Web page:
Sapa is a picturesque mountain town found in the northwest of Vietnam, close to the Chinese border. This previously sleepy town has succumb to tourism and is now a major tourist destination. And for good reason, with dramatic views over the Hoang Lien Son mountain range and the stunning steeply tiered rice terraces. Many choose to go on hikes between rural villages and stay with local families in homesteads to get a taste of local life. These days, Sapa is much easier to get to than when it was established as a hill station by the French in 1922. You can take a minibus in roughly 5 hours, or take an overnight luxury train.
- Mount Fansipan is the countries highest peak at 3,143m. You can either trek for 2+ days or take the 6km cable car ride, taking just 15 minutes.
- Sapa is famous for its waterfalls and Silver Waterfalls is worth a visit. A series of flows that cascade from 200m. Love Waterfall is slightly further upstream.
- Whilst visiting Silver Waterfalls make sure to check out the Tram Ton Pass. The high-test pass in Vietnam looking down over the terraced mountains from 1900m.
- The Muong Hoa Valley is an unreal vista where the Hoa Stream seemingly carves through the mountains with various villages between.
- Do some mountain trekking, there are loads of trails around from a few short hours to overnighters and even longer. The Cat Cat and Ta Phi trails are short day treks you can do without a guide.
- Visit some of the nearby local villages and stay in a traditional family home, experiencing community life. Cat Cat village is one of the oldest in the region and famous for being the home of the H’mong ethnic group. Ban Pho Village is home to the Bay Ha tribe and famous for it’s corn wine making industry.
- Visit the ethnic minority market in Bac Ha. The small town market is full of traders from the various nearby tribes.
- The Fairy Cave is similar scenery to that of Ha Long Bay and a fantastic spot to swim after a days trekking.
- Sapa Lake is right in the heart of town and a great place to chill out and watch the locals and tourists going about their days.
Tam Coc (3 nights)
With no idea of what to expect after having done little research, Tam Coc was perhaps our favourite place in all of Vietnam. Only a couple of hours from Hanoi this impressive landscape is reminiscent to that of Ha Long Bay but inland. Limestone mountains pop up seemingly everywhere amongst the vast fields of rice paddies. If they filmed Jurassic Park here it would not have been out of place whatsoever. This is dramatic landscape if ever we’ve seen it. Well they did actually films Indochine and King Kong here. We highly recommend staying somewhere in the rice fields to get a better feel for the area, around Hang Mua is ideal.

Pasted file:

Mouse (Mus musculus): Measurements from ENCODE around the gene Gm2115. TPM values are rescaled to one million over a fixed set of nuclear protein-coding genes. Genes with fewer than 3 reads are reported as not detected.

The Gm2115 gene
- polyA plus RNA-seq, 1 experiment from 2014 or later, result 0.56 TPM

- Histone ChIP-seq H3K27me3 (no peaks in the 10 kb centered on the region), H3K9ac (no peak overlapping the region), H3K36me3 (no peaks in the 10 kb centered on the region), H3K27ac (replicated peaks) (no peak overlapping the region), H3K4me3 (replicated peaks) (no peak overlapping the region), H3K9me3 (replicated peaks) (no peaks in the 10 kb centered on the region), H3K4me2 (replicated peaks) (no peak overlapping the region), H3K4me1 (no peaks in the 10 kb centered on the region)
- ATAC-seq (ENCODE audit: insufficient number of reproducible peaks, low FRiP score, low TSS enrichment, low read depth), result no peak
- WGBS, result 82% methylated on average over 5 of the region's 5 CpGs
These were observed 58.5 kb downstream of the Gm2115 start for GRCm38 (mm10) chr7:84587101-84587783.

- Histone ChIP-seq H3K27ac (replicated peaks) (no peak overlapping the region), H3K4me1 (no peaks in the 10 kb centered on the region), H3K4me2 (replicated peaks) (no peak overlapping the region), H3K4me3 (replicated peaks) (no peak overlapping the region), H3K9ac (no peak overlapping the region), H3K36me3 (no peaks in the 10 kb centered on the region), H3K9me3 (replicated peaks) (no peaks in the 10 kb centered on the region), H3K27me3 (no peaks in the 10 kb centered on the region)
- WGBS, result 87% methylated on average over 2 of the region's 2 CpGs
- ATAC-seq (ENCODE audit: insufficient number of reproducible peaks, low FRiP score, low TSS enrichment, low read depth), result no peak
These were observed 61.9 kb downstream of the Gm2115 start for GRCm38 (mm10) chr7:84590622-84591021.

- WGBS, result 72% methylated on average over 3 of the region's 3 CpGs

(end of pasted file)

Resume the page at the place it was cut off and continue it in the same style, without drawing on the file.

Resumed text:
- Take a two hour long boat ride with a local who rows with their feet! This is the main drawcard of the area and really showcases the dramatic landscape to its best. Your rower carefully navigates through caves barely high enough to fit through and you pop out in the spectacular wilderness dominated by towering peaks and lush jungle.
- The flat plains of the area make it perfect for bike riding. Heading out into the rice fields along small trails makes you feel as if you have gone back in time.
- Bich Dong Pagoda is built into a mountain, you literally have to climb through it to the reach the top. Dating back to 1428 this impressive temple complex’s entrance is just as stunning as the pagoda. Connected to the mainland by a stone bridge and guarded by a large stone gate.
- Climb the Hang Mua caves trail. With a steep manmade staircase like the Great Wall of China, this tough climb goes 500 steps to the peak. Half way up the trail splits in two offering a route to a dramatic pagoda jutting out of the limestone cliff, the other going to the peak where there is an enormous stone dragon.
- Hoa Lu was an ancient citadel, home to the first two imperial dynasties of Vietnam. This imperial city was strategically hidden amongst the mountains and bordered by a river. Various temples to visit here worshipping the imperial kings.
- The Bai Dinh Pagoda complex is a massive complex devoted to Buddha and is full of many temples and over 500 statues of Buddha of all shapes and sizes.
Hopefully this has helped you in planning one month in Vietnam. Have you been to Vietnam or are planning a trip? Leave a comment below!